Galatians 3:24-26

So then, the law was our guardian until Christ came, in order that we might be justified by faith. But now that faith has come, we are no longer under a guardian, for in Christ Jesus you are all sons of God, through faith.

So celebrate or mourn yesterday’s national election. That is good. But as you do this, throw a loud and boisterous party that God has elected you to salvation. Nothing could ever be as important. And nothing should be as worthy of celebration.

Are you not sure that you are one of the people who won election? Find out how you may be reconciled with God. If you have been reconciled with God according to the information set out here, you are one of those who were elected. Praise God!


November 02, 2010

We Walk by Faith and Not by Sight

Whatever the wrap-up to the polls, the people of God can rest in Him. After all, we walk by faith and not by sight.


November 01, 2010

Time to vote - get out there!

Be prepared to do your part!

Ecclesiastes 10:2
A wise man’s heart inclines him to the right, but a fool’s heart to the left.


October 31, 2010

Skyline Drive and John 3:16


utumn is here! So last Friday morning I grabbed my camera and headed up Skyline Drive to see if I could get a few pictures of the fall leaves in full color. I left early in the morning, shortly after the sun rose over the edge of the mountains. The low angle of the sun cast long and deep shadows, emphasizing the contours of the rolling hills in the Shenandoah Valley. It was a wonderful expedition.

Early morning sun hitting the valley

I didn’t stay up in the mountains for long. In fact, I was back home within two hours. But within those couple of hours I saw spectacular views with vivid colors, and I captured a few of them with my camera.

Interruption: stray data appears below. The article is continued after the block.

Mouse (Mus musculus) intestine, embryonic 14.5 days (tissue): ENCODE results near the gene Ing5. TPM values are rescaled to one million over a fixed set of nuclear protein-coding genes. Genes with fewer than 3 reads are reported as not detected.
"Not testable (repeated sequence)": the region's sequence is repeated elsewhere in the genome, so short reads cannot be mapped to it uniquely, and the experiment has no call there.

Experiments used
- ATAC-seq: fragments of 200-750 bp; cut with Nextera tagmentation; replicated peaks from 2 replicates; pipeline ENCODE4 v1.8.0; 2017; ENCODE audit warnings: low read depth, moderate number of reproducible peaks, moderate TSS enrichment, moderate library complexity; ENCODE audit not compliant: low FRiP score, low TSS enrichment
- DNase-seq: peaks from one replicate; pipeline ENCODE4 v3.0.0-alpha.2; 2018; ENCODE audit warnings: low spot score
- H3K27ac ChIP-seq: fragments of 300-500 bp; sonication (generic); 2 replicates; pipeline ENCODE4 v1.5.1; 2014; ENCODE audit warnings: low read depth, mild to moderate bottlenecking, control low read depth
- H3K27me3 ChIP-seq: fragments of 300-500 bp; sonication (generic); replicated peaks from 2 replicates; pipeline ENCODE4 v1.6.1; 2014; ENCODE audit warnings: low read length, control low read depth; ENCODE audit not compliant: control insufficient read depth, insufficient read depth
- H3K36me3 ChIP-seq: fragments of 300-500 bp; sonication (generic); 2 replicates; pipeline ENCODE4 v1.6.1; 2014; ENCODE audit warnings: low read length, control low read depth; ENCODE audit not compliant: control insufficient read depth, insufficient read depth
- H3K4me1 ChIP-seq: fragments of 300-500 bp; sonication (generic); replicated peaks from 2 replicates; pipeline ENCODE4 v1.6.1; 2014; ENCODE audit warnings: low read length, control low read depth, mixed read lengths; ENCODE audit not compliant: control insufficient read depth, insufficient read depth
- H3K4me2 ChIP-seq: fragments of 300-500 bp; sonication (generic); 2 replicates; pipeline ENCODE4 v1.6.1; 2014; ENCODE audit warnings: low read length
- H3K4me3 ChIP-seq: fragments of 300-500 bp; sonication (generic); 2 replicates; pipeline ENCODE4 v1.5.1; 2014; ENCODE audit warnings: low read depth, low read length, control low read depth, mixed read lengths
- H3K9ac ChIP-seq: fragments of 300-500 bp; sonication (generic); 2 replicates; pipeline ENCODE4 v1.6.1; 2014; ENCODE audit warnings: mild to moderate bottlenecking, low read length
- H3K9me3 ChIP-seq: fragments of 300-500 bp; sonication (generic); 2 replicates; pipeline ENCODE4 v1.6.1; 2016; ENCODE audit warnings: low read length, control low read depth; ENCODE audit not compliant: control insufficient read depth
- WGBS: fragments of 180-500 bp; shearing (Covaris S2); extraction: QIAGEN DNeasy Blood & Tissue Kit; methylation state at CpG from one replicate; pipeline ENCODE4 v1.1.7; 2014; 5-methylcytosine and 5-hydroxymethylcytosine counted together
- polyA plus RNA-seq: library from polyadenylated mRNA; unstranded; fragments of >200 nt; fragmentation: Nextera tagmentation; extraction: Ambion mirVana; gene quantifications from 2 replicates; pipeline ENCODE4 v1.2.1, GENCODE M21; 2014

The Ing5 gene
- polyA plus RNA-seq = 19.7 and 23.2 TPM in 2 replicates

As is usually the case when I photograph beautiful natural scenes, I thought about how much God loves us to create so beautiful a world as the one we live in—even though we are sinful and undeserving of his love.

Although the colors of the leaves were amazing,
when the sun hit the leaves they burst into fiery colors that were hard to believe

When I turned my car back toward home, I began to think about this concept of God loving us so much that he put us into a beautiful world even though some would idolize the beauty and worship the creature rather than the creator. I considered how I might make sure that I am not placing my love of natural beauty above my love of the almighty God who created that beauty. And suddenly my thoughts took an odd turn—a turn I believe was prompted by God the Holy Spirit.

My son’s high school mascot is the Skyline Hawk – so I had to take this picture

There is no doubt that God showed his love to us in many ways. The beauty of the natural world is arguably one of those ways. And we should recognize this and praise God for this intense beauty that surrounds us all the time. But this was not the pinnacle of God’s display of love for us.

As the day turned brighter, the leaves simply glowed

To understand someone’s intentions, it is best to go to that person. So to understand what God sees as his ultimate show of love for his children, we must go to his written record about him, his plans, and his affections and intentions—we must go to the bible. And to find God’s mind regarding this situation we need to find out in which way God intended to show his love for us. Was it by creating a beautiful world for us? Was it by inventing music and poetry and the creative gifts that we love so much?

Wouldn’t it be helpful if we could look up in the bible a phrase that said something like, “God loved us just so...” and then went on to tell us what “just so” was? Well, in fact, it does.

I considered John 3:16 and 17 first:

John 3:16-17
“For God so loved the world, that he gave his only Son, that whoever believes in him should not perish but have eternal life. For God did not send his Son into the world to condemn the world, but in order that the world might be saved through him.